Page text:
Q: Is there any kind of edge that you see?

BB: I think at that point in the season, it's a lot more important what your team does going forward, the preparation, the … your teams approach to the game, I'm talking about their attitude and their approach to the game, their ability to execute whatever the conditions are. When you've been through 16 games, I don't think you can play 16 games in this league without having some of the kind of games you're talking about, maybe you have them in September, maybe you have them in November, maybe you have them in December, but at that point you're teams been experienced in the overtimes, the fourth quarter ahead and the fourth quarter behind, and all that kind of thing. I think at that point it's more important where your team is moving forward then what the results of the last couple of games are.

Q: I am not sure if you have had time to assess Maugaula Tuitele's situation and the number of times he's been here and not been here. Can you speak to maybe his persistence that he is here at this time of the season?

BB: I talked to him about it when he came back, I saw him Tuesday in the weight room, we talked a little bit about it. I think the thing for him is he's looking for an opportunity, and this is one. For him, he's got to try to do the best he can to take advantage of this opportunity, maybe there will be another one, maybe there won't, it's too unpredictable to look into the crystal ball in this league, but I think the thing that Ula has shown is that he's continued to work hard, get better, the things that we've asked him to improve on, he's worked hard to improve on. He went to Europe last spring, I think [he] got some good experience there, was able to use that in training camp, to push himself into a higher level of play. Ultimately it didn't work out, but we all saw that level, and I think that he's got to, I think he will, but I think his approach needs to be to continue to move that level higher up the ladder, and if he keeps working hard and he continues to work technique wise and fundamentally on some of the things that he can improve, then hopefully that'll be what happens. There's no question, in terms of sticking to it, I can't think of too many guys that have stuck to it like he has, and some of his back and forth has been a little bit circumstantial, I mean it's certainly not a real reflection of him, it's sometimes more of a reflection of the situation that we're in and how we have to adapt and adjust to that situation, as opposed to being a Tuitele decision, it's more of a Patriots decision, and he's kind of a guy that becomes a part of another decision, let's put it that way.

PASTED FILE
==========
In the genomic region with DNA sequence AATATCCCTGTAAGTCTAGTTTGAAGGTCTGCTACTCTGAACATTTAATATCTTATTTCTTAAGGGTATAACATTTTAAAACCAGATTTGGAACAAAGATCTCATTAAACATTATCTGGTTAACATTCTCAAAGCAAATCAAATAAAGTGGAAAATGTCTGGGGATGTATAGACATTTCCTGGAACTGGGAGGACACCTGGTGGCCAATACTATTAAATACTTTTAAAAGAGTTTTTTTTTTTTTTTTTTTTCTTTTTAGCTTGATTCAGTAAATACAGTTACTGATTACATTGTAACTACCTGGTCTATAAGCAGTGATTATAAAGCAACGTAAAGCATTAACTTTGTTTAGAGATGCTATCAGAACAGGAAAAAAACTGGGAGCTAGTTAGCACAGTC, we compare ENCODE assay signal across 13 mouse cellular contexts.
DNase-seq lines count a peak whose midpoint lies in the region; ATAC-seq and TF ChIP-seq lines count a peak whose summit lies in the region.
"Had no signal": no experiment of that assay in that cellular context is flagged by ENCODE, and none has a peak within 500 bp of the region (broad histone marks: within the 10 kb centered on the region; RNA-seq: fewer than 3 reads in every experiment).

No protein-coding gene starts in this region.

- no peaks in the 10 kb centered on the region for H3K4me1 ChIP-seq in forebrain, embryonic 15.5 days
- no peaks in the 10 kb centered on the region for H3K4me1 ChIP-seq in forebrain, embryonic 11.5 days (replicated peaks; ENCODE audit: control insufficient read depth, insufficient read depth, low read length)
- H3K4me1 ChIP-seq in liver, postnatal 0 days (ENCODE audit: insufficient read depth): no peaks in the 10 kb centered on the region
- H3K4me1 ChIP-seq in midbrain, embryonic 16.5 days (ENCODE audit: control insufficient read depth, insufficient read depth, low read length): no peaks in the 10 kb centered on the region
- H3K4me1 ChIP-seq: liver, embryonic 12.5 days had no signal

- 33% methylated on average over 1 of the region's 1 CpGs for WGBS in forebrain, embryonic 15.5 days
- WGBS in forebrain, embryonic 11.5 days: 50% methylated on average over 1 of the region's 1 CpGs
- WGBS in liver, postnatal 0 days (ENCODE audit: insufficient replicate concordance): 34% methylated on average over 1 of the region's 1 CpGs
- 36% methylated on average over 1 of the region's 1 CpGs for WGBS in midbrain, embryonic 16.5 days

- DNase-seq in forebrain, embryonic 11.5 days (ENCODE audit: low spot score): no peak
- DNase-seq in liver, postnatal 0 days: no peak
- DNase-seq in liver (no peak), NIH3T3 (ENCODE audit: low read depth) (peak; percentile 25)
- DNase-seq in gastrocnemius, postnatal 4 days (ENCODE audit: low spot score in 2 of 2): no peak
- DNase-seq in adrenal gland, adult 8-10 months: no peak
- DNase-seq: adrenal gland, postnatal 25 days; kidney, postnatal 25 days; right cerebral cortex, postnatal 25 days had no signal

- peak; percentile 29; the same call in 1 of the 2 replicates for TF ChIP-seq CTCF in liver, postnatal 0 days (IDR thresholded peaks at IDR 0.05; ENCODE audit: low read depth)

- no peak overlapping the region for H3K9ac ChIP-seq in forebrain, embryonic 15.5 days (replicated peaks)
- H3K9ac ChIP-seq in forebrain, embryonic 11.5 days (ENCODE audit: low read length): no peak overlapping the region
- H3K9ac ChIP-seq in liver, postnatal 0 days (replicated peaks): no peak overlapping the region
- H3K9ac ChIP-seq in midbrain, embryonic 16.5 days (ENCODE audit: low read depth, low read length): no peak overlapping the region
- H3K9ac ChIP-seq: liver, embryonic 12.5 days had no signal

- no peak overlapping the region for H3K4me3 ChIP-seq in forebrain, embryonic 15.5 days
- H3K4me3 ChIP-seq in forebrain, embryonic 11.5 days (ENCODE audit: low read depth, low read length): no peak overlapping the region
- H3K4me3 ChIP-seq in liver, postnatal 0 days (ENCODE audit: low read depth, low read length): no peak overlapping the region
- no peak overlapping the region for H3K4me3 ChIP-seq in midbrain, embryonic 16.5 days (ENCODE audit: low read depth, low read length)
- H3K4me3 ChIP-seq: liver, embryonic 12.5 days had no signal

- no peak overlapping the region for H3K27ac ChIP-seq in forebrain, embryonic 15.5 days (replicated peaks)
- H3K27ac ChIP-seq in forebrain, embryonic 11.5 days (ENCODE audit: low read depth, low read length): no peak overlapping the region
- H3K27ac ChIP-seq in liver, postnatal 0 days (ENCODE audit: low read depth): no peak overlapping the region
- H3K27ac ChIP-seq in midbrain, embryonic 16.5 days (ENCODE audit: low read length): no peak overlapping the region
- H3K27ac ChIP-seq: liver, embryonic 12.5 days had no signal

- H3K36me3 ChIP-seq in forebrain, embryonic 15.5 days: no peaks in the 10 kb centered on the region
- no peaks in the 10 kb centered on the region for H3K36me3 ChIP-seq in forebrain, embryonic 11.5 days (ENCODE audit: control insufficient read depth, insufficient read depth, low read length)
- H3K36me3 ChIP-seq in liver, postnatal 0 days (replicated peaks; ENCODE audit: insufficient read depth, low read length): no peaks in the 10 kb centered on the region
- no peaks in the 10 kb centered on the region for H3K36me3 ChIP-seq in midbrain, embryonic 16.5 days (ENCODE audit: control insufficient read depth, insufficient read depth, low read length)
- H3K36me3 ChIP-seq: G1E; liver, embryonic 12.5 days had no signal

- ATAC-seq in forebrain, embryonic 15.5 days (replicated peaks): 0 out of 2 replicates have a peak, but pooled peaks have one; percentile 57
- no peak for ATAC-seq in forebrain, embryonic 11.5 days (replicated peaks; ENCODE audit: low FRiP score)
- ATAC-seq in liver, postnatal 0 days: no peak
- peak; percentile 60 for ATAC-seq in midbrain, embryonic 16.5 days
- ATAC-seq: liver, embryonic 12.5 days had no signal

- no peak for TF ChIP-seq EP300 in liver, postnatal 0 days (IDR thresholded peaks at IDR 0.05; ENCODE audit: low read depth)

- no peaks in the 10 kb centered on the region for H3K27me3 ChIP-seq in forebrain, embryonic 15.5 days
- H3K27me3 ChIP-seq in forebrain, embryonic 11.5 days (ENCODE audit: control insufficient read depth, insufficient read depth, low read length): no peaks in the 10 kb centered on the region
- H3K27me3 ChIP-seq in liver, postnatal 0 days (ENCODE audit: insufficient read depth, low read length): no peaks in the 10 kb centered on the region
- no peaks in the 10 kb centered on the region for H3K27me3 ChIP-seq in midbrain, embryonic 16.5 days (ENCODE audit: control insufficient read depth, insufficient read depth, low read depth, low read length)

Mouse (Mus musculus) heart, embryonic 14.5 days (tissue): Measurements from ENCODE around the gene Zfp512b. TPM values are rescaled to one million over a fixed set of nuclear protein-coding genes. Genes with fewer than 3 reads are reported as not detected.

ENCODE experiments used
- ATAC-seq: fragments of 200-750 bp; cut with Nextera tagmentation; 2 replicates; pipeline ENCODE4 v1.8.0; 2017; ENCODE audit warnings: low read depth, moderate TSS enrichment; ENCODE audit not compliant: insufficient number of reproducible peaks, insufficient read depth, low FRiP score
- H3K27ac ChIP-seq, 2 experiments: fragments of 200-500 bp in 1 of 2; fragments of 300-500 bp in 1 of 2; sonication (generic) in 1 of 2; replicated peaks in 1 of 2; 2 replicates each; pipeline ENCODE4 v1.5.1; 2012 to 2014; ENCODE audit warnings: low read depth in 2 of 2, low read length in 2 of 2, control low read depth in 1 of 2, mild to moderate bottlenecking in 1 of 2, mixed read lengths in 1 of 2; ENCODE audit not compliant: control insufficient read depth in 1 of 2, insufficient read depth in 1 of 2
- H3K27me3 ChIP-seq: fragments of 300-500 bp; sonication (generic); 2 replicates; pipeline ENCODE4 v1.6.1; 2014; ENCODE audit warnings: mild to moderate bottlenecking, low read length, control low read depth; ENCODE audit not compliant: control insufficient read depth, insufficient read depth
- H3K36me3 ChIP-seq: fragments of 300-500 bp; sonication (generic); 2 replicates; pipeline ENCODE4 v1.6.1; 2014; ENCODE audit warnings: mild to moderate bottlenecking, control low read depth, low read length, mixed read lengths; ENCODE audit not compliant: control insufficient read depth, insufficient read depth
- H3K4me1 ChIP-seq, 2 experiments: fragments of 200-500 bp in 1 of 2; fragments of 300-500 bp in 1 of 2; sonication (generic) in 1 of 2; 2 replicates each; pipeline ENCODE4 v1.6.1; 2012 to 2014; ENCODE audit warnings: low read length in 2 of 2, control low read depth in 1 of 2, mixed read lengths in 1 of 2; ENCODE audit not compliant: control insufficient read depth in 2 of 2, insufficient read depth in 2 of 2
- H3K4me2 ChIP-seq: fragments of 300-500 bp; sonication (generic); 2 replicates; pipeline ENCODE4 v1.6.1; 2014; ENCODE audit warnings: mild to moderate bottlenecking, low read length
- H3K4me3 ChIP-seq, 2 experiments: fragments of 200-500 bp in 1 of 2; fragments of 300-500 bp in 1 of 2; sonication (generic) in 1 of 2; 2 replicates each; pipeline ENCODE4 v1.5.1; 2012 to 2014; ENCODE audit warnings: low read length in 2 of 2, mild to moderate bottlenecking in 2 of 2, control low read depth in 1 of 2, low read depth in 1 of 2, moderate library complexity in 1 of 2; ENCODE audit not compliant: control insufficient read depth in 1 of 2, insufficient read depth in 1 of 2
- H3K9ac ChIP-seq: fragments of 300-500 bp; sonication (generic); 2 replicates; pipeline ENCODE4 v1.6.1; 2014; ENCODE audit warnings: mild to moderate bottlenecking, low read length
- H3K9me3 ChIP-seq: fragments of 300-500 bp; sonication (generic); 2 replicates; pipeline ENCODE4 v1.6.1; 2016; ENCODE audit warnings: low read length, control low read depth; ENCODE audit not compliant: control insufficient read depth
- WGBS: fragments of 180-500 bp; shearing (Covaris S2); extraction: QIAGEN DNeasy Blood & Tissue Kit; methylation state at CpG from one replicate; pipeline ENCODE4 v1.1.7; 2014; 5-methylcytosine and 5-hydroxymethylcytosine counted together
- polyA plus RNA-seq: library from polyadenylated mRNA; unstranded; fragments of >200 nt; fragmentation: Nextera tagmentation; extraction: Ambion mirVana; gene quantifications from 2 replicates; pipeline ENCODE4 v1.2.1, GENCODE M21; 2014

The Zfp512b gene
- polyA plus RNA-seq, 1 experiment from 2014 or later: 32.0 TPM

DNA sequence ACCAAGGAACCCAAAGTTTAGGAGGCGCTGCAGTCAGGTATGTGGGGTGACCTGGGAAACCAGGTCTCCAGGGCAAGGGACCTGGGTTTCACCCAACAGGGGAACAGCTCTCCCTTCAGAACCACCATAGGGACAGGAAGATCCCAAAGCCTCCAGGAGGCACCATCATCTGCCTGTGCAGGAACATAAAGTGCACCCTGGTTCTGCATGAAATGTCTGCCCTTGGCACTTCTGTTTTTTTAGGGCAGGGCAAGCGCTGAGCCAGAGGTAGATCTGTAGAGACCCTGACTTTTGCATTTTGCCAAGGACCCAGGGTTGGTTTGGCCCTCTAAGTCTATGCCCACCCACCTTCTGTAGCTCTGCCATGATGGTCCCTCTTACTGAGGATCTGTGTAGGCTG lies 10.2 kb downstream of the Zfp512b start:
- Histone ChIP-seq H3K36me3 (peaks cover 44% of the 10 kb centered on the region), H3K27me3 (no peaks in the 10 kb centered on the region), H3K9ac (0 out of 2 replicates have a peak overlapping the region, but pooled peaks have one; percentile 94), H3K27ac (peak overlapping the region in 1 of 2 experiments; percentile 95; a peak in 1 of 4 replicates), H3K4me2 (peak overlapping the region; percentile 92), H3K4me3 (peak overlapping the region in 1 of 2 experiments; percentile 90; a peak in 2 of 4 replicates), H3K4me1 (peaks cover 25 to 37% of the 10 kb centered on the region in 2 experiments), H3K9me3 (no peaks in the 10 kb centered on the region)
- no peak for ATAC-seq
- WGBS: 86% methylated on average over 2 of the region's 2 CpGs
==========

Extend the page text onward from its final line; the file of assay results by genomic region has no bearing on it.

Q: When you were forced to make the cut, at what point did he make the cut, and how far down?

BB: I'd say right down to the last day. And I remember sitting up there with him in Scott's [Pioli] office, and saying, 'look we don't know what's going to happen here, but it's a long season, we fully expect to see you back here at some point in time, it could be later on this week, it could be later this month, it could be … who knows.' Nobody can foresee the future in this business, but he's a guy that you like and you like a lot of things that he does and there are other players in that category too, you can only keep 53, you like 58, five guys can't make it, but you're not really trying to get rid of those five guys, you're just cutting down to the limit that the rules put you at. But at some point they could factor right back for you, I mean Chris Hayes is another example, so those kinds of things I know from experience, and we talk to the players about that too, hopefully there's a good level of trust there between the organization and the players that we are working together, things do change, and just because you're released doesn't mean you're not wanted, it just means that right now, there's not a seat on the bus for you, but at some point hopefully there will be, and we want you to be there.